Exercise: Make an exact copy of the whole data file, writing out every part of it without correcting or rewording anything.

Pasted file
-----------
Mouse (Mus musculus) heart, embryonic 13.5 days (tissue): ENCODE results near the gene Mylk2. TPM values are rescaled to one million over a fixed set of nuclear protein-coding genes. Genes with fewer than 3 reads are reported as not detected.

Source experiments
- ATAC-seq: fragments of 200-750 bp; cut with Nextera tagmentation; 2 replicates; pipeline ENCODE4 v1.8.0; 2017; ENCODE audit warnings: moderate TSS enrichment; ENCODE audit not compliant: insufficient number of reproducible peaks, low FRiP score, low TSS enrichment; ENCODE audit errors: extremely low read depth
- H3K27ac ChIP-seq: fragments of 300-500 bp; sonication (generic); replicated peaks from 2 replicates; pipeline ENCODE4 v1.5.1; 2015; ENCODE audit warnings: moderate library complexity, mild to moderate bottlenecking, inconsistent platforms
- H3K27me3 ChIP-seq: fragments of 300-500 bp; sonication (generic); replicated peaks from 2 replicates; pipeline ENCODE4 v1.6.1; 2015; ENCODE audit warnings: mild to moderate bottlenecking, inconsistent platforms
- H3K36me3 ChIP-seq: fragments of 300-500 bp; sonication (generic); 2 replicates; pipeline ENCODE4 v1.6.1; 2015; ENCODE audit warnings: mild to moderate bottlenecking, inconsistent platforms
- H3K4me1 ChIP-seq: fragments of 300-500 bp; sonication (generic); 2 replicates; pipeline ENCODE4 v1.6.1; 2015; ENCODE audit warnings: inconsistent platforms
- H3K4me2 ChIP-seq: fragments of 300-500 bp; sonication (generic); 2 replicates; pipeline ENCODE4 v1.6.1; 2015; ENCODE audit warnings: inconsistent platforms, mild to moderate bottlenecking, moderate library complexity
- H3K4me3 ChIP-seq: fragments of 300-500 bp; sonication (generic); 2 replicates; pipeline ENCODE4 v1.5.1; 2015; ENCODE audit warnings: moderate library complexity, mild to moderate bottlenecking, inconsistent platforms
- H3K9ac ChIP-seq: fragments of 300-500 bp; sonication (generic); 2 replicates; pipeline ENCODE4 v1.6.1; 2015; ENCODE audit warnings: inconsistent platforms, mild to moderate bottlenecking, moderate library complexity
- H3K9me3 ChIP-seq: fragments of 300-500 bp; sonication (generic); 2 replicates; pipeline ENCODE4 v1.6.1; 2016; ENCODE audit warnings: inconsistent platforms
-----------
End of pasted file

Mouse (Mus musculus) heart, embryonic 13.5 days (tissue): ENCODE results near the gene Mylk2. TPM values are rescaled to one million over a fixed set of nuclear protein-coding genes. Genes with fewer than 3 reads are reported as not detected.

Source experiments
- ATAC-seq: fragments of 200-750 bp; cut with Nextera tagmentation; 2 replicates; pipeline ENCODE4 v1.8.0; 2017; ENCODE audit warnings: moderate TSS enrichment; ENCODE audit not compliant: insufficient number of reproducible peaks, low FRiP score, low TSS enrichment; ENCODE audit errors: extremely low read depth
- H3K27ac ChIP-seq: fragments of 300-500 bp; sonication (generic); replicated peaks from 2 replicates; pipeline ENCODE4 v1.5.1; 2015; ENCODE audit warnings: moderate library complexity, mild to moderate bottlenecking, inconsistent platforms
- H3K27me3 ChIP-seq: fragments of 300-500 bp; sonication (generic); replicated peaks from 2 replicates; pipeline ENCODE4 v1.6.1; 2015; ENCODE audit warnings: mild to moderate bottlenecking, inconsistent platforms
- H3K36me3 ChIP-seq: fragments of 300-500 bp; sonication (generic); 2 replicates; pipeline ENCODE4 v1.6.1; 2015; ENCODE audit warnings: mild to moderate bottlenecking, inconsistent platforms
- H3K4me1 ChIP-seq: fragments of 300-500 bp; sonication (generic); 2 replicates; pipeline ENCODE4 v1.6.1; 2015; ENCODE audit warnings: inconsistent platforms
- H3K4me2 ChIP-seq: fragments of 300-500 bp; sonication (generic); 2 replicates; pipeline ENCODE4 v1.6.1; 2015; ENCODE audit warnings: inconsistent platforms, mild to moderate bottlenecking, moderate library complexity
- H3K4me3 ChIP-seq: fragments of 300-500 bp; sonication (generic); 2 replicates; pipeline ENCODE4 v1.5.1; 2015; ENCODE audit warnings: moderate library complexity, mild to moderate bottlenecking, inconsistent platforms
- H3K9ac ChIP-seq: fragments of 300-500 bp; sonication (generic); 2 replicates; pipeline ENCODE4 v1.6.1; 2015; ENCODE audit warnings: inconsistent platforms, mild to moderate bottlenecking, moderate library complexity
- H3K9me3 ChIP-seq: fragments of 300-500 bp; sonication (generic); 2 replicates; pipeline ENCODE4 v1.6.1; 2016; ENCODE audit warnings: inconsistent platforms